Saturday, October 22, 2011

The "missing link" picture nails it: "Ruffles" was simply Trig before his ears were fixed

Two astute readers (colacarat and search4m0re) made the suggestion that I put a picture of Trig from Frank Bailey's book into my lineup showing Trig's ears. So let's do that. Here are the three original pictures we will use: first, the ruffled ear baby from the Kristan Cole party in May 2008:

Next, the Bailey book picture of Trig later in May, which is the "missing link" photo:

Finally, Willow holding Trig in November 2008 at the vice presidential candidates debate:

Now here are the ears from those three photos, all rotated to a similar upright position:

With the first two pictures, the top halves of the ears make the case they are the same: there is an unusual double notch in the rear, plus each ear displays the same odd shape in the top half of the helix, which looks like four distinct planes joined together. With the second and the third pictures, it's the bottom halves of the ears that make the case: the very distinctive central shape, almost like a leaning heart, plus the batwing shape below that. (Note the two photos were shot are at very different angles – one much more from the front – resulting in perspective-related differences in those shapes from one photo to the next.) 

Let me also direct your attention to the very bottom of the ear in each photo. In the first photo you can just make out a piece of skin curling over the edge of the blanket, but it looks floppy and elongated. In the second picture, you can see how the skin has been shaped to look almost normal, although it comes to a point. In the third picture, Trig's shirt partially obscures the ear lobe, but you can make out enough to see the similarity to the lobe in the second picture.

Of course, the ears in the three pictures are NOT identical. That's the point. The middle photo shows the transitional shape of the ear halfway between the first and third photos.

The progression from the first picture to the second picture probably happened within two weeks. If begun early in infancy, good results in reconstructing malformed ears can be achieved in less than a month. And in fact, infancy is absolutely the best time to do it.

One of the leading technologies being used for ear reconstruction, the Earwell Infant Ear Correction System, is described here, in case you’d like to read about it:

Good results have also been achieved with Ear Buddies splints:

There are plastic surgeons in the United States who advertise that they will use these products in reconstructing the ears of neonates.

I'm sure some people will disagree, but I'm over 99 percent sure that's the same ear. The the similarities simply cannot be due to chance.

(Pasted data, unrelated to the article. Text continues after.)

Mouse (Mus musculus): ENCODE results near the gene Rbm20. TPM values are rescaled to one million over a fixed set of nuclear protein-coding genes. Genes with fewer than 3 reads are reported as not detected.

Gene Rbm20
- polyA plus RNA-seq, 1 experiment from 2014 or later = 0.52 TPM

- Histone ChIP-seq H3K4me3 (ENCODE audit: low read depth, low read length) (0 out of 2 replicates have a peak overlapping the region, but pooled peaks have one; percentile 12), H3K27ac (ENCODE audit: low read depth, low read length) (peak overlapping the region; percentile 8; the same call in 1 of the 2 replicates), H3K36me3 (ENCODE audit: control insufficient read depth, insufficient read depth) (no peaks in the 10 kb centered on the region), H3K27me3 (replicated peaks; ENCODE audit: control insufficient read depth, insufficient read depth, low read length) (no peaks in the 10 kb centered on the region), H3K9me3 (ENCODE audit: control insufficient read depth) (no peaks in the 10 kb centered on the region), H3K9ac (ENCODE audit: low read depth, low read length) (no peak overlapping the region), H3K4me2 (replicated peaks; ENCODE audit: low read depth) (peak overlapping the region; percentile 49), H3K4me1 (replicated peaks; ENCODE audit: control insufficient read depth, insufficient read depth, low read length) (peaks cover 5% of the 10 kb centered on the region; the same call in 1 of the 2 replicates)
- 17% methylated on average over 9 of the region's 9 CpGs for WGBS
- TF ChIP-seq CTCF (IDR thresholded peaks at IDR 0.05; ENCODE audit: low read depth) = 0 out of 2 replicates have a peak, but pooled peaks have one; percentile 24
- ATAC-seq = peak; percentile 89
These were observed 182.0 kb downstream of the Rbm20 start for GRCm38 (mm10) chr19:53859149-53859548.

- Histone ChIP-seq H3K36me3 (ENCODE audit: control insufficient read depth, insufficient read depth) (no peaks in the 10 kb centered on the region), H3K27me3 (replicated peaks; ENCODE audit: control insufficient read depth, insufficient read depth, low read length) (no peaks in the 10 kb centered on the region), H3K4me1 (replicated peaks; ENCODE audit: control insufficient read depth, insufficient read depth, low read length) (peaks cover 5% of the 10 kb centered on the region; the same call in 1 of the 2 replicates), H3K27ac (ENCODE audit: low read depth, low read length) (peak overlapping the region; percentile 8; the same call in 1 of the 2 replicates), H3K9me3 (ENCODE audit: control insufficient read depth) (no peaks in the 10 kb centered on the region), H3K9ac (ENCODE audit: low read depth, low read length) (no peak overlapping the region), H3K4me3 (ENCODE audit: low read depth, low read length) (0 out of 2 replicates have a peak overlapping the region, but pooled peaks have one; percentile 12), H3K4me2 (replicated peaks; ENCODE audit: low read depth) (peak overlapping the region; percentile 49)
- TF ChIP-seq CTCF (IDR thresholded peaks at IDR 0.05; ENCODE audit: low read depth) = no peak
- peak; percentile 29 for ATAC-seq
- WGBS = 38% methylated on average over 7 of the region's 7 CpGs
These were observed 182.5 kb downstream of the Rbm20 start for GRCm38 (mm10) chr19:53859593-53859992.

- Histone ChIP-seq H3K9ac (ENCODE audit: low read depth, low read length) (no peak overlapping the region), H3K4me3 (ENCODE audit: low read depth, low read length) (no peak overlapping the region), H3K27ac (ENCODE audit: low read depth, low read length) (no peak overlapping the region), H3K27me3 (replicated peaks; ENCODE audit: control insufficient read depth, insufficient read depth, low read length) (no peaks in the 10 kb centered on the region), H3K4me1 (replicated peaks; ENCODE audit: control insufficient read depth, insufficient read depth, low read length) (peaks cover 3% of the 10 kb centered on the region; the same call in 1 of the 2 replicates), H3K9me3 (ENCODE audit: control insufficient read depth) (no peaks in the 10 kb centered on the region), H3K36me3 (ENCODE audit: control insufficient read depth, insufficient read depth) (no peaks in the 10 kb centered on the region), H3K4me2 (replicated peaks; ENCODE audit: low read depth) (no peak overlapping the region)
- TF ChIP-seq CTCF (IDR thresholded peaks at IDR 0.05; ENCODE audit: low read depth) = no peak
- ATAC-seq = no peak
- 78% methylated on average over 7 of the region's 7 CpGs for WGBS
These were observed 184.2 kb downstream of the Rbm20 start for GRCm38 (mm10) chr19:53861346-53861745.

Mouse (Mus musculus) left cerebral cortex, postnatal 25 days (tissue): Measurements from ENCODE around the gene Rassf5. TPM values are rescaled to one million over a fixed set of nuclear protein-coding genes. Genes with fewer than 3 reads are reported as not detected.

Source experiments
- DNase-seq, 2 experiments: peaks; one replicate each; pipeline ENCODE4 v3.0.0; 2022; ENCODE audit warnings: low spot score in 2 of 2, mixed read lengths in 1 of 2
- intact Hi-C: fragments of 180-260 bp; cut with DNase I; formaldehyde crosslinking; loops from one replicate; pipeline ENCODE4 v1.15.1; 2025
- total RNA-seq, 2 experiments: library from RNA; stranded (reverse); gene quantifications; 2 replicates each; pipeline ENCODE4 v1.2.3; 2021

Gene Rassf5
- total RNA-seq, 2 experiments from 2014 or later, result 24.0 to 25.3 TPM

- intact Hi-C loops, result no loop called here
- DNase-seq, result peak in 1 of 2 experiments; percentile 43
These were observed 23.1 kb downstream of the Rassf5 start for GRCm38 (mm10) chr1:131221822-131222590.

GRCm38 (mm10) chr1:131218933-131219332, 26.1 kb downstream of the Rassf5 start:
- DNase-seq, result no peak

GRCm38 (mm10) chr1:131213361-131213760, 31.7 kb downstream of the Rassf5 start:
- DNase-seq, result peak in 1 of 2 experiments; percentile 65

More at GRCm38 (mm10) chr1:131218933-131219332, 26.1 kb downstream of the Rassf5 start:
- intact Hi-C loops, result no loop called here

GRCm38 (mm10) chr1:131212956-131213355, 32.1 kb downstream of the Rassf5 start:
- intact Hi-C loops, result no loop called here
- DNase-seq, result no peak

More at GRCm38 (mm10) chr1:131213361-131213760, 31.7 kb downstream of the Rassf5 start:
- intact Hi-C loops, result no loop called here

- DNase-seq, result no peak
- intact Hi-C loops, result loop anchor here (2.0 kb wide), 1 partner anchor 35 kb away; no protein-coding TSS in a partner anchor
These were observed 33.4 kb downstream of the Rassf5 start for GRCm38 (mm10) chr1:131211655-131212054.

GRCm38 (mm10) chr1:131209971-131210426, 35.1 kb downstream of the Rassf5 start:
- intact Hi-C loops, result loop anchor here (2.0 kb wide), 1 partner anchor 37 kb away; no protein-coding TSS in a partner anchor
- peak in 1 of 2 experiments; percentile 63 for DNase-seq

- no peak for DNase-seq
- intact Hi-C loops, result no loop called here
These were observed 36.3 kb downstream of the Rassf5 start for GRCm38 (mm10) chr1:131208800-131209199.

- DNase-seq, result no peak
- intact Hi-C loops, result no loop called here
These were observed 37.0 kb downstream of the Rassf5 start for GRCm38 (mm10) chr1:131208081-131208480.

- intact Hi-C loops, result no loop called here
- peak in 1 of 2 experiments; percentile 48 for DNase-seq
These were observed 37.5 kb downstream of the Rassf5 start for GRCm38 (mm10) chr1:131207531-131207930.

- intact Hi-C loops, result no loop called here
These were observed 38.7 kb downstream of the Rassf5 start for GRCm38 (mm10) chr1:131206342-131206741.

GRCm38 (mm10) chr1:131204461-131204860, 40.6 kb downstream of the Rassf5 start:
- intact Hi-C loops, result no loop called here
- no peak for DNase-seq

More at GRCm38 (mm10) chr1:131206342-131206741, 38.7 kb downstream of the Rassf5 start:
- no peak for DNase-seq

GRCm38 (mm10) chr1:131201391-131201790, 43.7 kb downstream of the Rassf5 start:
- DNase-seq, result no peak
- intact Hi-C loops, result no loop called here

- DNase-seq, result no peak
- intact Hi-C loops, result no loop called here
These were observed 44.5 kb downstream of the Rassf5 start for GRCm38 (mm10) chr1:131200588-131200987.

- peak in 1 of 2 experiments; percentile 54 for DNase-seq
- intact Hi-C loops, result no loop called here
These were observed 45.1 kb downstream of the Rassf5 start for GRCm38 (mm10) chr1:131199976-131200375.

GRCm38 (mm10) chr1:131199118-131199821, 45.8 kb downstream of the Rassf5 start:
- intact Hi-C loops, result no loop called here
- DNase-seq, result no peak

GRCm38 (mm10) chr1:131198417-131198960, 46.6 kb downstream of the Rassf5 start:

1. Once again, it would probably help your case if you were to clarify that the treatment is non-surgical, even if it is done by a plastic surgeon.

    It doesn't look like it requires a lot of medical expertise, to be honest, just adhesive tape and some sort of rigid form to hold the ear in place. Oh, that and a good idea of what the ear should look like when you are done, which is where having a plastic surgeon put it on might be helpful...

    The site has lots of information, including a video of the application of their system. (Which, although probably not available commercially in 2008, gives a pretty good indication of how the method works in general.)

  2. I also put this on the previous post:

    @ Ghostbuster and Brad-- I goofed, the Earwell site says that if the Earmolds(not surgery) are not started when the child is 1 week old, the success rate goes down to 50% or less.

    So I will ask my question again-- Brad, do you think that little Ruffles had the ear molds starting when he was a week old??? Because I simply don't think that would have been possible based on the photos we've seen.
    October 22, 2011 5:11 PM

  3. PalinPeytonPlace merged Ruffles and Trig ears:

  4. B: Bingo! I did not realize that. Gee, I'll do a post later giving credit to ... ? Who would have done that graphic? Geez. Her graphic is so convincing.

  5. conscious at last: the Earwell process has to start before cartilage in ear begins to harden; in the case of a preemie, the one-week start time presumably would not apply – more likely you would not need to start until the baby would have been full term or shortly after. Contact the Earwell folks and ask, if you like.

  6. @Prof. Scharlott. She comments occasionally as Next Chapter. Her website/blog is, but unfortunately she posts only a few times a year.

    I recall she decided Ruffles/Trig had minor ear surgery but that there were still two different babies shown at the RNC, and speculated they might be twins.

  7. B: The twins idea is quite fascinating. I don't see any way to exclude it as a possibility, but it seems like a long shot.

  8. Brad, I agree. The whole two babies thing was disturbing to me, but not useful to the proof of the real story: Sarah faked a pregnancy. Of course, to me that has been proved, making the real story the reckless GOP and media silence.

  9. Brad, a bit of biology here- the cartilage in a newborn's ear remains soft due to the presence of high levels of estrogen. As maternal estrogen dissapates, the cartilage firms up. So a preemie would not necessarily have a longer window than a full-term baby.

    That said, the window definitely seems to be much wider than one week. Check the faq on the earbuddies site for their timetable; they claim correction in as little as two weeks for those started at one week old, one month for splintage for babies started at one month, and so on. Of course I would imagine that the actual time needed would vary considerably depending on the particularities of each case.